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Supreme Court Needs a Change

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The Supreme overhaul

Over the past few years debate has been raging over whether or not Supreme Court Justices should become elected officials. In 2004 USA Today published an article titled, "The next president could tip the high court," and they predicted the future dead on. As we saw earlier this year two brand new justices were appointed, Roberts who has already been sworn in, and Alito. These new appointments have a potential to reshaped the court, and influence our laws for decades.

In 2004 eight of the Supreme Court justices were over 65 years old. Clarence Thomas, the most conservative justice is the only justice younger than 65 at 59. There had been no vacancies on the bench for 12 years before the two vacancies this year. Ruth Ginsberg was the last appointed justice, during the Clinton administration in 1992. For 12 years the same people presided on the Supreme Court; this was the longest span of time without a new justice in history.

With the draught of appointments to the bench, most of the speculation over retirements has focused on the three oldest members: Chief Justice William Rehnquist, who lost his battle with cancer in October was an 82 year old conservative, John Paul Stevens, 86. Rehnquist and Stevens are at opposite poles of the courts spectrum. Rehnquist, a Nixon appointee in 1972 who was elevated to chief by Reagan in 1986, generally favored law enforcement over defendants' rights, opposed affirmative action and sought to limit federal power in favor of states' rights. Stevens, a Ford appointee in 1975, is a defender of prisoners' rights, access to abortion and a high wall of separation between church and state.

This is where everything becomes muddied in politics, the importance of a Supreme Court seat is so high, because the replacement of one judge would affect laws and social issues not only for the next four years, but for the next four decades, depending on the age and longevity of the appointee. There has been a growing trend; Justices are being appointed younger and younger. Thomas was 44 when he was appointed, Roberts is only 45. These younger justices will be on the bench for an unprecedented amount of time, between the relative youth and the miracles of medical science these younger justices living longer. This in itself poses a new problem of how long should a judge be allowed to influence the court and American life under its laws? Life time tenures are now being called into question because a justice's influence is no longer being felt for 2 or 3 decades, but now will be felt for 2 or 3 generations.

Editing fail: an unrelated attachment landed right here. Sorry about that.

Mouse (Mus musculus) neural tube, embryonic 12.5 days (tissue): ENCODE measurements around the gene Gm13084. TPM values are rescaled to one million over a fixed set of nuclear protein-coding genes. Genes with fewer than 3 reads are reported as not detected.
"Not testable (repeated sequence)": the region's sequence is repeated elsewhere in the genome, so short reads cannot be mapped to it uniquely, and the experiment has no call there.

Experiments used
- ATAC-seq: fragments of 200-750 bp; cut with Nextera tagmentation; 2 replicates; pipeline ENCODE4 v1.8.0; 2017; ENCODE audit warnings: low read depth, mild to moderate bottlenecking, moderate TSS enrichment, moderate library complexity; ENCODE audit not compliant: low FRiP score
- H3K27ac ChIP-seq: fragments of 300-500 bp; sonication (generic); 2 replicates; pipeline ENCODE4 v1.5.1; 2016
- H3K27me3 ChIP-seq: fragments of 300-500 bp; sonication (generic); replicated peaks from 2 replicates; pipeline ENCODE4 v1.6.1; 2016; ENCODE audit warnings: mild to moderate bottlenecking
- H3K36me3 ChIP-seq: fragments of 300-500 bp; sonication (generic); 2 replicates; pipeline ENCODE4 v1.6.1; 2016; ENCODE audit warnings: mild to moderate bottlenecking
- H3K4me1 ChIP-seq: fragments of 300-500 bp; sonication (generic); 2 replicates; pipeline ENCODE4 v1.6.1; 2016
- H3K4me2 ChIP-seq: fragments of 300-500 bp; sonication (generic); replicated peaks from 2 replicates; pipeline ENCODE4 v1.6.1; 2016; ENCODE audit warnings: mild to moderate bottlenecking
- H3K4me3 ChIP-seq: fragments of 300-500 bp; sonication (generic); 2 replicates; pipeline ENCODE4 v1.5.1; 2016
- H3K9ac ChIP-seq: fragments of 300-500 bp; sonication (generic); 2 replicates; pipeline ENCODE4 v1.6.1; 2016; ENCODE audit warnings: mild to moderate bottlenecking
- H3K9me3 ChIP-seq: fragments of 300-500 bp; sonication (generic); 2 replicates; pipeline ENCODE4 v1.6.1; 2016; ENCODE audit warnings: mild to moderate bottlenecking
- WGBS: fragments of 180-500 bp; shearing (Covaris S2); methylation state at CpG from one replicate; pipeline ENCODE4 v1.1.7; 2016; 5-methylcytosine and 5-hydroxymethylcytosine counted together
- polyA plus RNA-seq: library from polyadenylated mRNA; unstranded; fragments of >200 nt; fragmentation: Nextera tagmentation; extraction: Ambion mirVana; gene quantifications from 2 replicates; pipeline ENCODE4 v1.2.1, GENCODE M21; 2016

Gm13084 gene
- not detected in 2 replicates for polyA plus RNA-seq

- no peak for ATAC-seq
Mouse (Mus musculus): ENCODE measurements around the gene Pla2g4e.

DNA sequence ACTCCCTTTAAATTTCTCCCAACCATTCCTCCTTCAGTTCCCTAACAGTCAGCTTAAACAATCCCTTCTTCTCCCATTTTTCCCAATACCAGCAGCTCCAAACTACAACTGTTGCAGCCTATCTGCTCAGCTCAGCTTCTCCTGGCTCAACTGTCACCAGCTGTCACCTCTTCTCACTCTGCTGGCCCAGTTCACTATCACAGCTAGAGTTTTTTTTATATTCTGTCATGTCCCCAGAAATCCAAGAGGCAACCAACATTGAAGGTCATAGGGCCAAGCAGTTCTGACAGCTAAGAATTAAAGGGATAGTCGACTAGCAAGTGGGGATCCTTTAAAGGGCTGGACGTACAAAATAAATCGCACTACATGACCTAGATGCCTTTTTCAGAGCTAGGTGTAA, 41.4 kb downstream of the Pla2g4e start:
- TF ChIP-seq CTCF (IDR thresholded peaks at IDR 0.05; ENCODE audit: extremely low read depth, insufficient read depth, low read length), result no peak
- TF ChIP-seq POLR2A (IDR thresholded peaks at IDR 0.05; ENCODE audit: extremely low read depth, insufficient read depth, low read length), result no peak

Life time tenures were supposed to insulate Justices from politics so that they can be true arbiters, and rule solely on the constitutional merit of whatever is brought before them. Except that life time tenures are doing the exact opposite, life time tenures are actually encouraging Justices to be overly mindful of politics. Now there is a very real split in our society, between one factor who say that Justices are supposed to be strict constitutionalists while the other side maintains that the constitution is a "living document" and that they should be able to legislate from the bench. Partisan politics has now taken the following turn as it applies to the Supreme Court Justices. For example, hypothetically speaking, if Justice Stevens wants to retire, but President Bush, with a Republican majority in the Senate is still in office and Justices Stevens does not show the same views as the Bush administration, Stevens may be inclined to hold off his retirement until an administration comes through that holds his same views. He's been on the court since 1972, and should be seriously considering retirement, but wouldn't he be tempted to delay his retirement, until a Democrat or a moderate Republican occupies the Oval Office?

With the Republicans controlling both the Senate and the Oval Office, they have gained the upper hand. Some of the major issues that the court is split on such as separation of church and state, abortion, private property rights and affirmative action to name a few. With the flood of open seat on the bench, the new presidential appointments could possibly change these very laws. Abortion is the number one issue, many people are worried that Roe. V. Wade could possibly be overturned. It is widely known that the President is a very religious man and is very pro life. Another not so well known issue has become Affirmative Action in college admissions, when the issue was brought before the court in 2003 it was only upheld by one vote, and with the new appointments this could very well change.

Life time tenures and presidential appointments as I have shown are not the route to go. Justices have become younger, and more partisan. Without a change we as a nation are on a collision course towards the emasculation of the legislative



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